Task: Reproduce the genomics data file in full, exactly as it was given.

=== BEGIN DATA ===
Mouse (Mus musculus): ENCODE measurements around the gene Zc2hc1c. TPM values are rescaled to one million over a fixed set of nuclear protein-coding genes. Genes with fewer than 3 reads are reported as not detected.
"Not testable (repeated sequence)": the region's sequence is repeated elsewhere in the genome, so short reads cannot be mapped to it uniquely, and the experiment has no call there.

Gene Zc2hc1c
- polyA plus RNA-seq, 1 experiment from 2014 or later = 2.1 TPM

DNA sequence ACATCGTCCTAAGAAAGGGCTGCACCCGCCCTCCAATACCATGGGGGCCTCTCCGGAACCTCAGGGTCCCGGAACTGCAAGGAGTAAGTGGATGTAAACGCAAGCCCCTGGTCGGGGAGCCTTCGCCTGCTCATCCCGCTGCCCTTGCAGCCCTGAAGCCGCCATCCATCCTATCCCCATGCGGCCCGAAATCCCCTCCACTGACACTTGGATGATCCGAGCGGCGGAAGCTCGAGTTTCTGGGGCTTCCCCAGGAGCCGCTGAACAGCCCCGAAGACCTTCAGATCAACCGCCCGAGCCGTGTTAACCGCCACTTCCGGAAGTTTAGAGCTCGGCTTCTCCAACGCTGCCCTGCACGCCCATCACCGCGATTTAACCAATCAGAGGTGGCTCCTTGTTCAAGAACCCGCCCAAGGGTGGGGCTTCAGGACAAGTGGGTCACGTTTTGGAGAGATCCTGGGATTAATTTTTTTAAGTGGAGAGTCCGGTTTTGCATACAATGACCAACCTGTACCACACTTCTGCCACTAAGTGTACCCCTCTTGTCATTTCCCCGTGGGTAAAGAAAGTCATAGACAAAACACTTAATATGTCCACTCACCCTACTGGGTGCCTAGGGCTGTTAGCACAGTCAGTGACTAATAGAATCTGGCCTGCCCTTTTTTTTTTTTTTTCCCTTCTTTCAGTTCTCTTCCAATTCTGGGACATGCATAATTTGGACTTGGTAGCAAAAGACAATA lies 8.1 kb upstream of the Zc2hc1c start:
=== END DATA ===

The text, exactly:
Mouse (Mus musculus): ENCODE measurements around the gene Zc2hc1c. TPM values are rescaled to one million over a fixed set of nuclear protein-coding genes. Genes with fewer than 3 reads are reported as not detected.
"Not testable (repeated sequence)": the region's sequence is repeated elsewhere in the genome, so short reads cannot be mapped to it uniquely, and the experiment has no call there.

Gene Zc2hc1c
- polyA plus RNA-seq, 1 experiment from 2014 or later = 2.1 TPM

DNA sequence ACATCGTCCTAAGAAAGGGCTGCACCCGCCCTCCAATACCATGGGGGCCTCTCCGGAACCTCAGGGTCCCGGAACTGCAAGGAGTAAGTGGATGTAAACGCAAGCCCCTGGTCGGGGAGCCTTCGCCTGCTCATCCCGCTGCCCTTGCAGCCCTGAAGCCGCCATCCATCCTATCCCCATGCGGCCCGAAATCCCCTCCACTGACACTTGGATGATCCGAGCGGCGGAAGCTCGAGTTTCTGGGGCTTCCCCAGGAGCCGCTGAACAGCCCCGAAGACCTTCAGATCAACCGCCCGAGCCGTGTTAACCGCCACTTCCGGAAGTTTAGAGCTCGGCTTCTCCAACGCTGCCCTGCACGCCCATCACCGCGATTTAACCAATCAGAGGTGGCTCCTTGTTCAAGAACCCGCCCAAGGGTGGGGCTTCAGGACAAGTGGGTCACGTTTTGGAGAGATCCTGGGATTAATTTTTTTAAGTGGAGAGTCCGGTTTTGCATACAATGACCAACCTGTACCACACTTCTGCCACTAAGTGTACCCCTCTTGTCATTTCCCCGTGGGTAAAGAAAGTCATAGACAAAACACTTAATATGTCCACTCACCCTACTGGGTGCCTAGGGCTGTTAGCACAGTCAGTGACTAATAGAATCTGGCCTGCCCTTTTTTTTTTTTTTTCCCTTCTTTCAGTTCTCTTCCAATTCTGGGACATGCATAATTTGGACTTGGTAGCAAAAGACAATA lies 8.1 kb upstream of the Zc2hc1c start: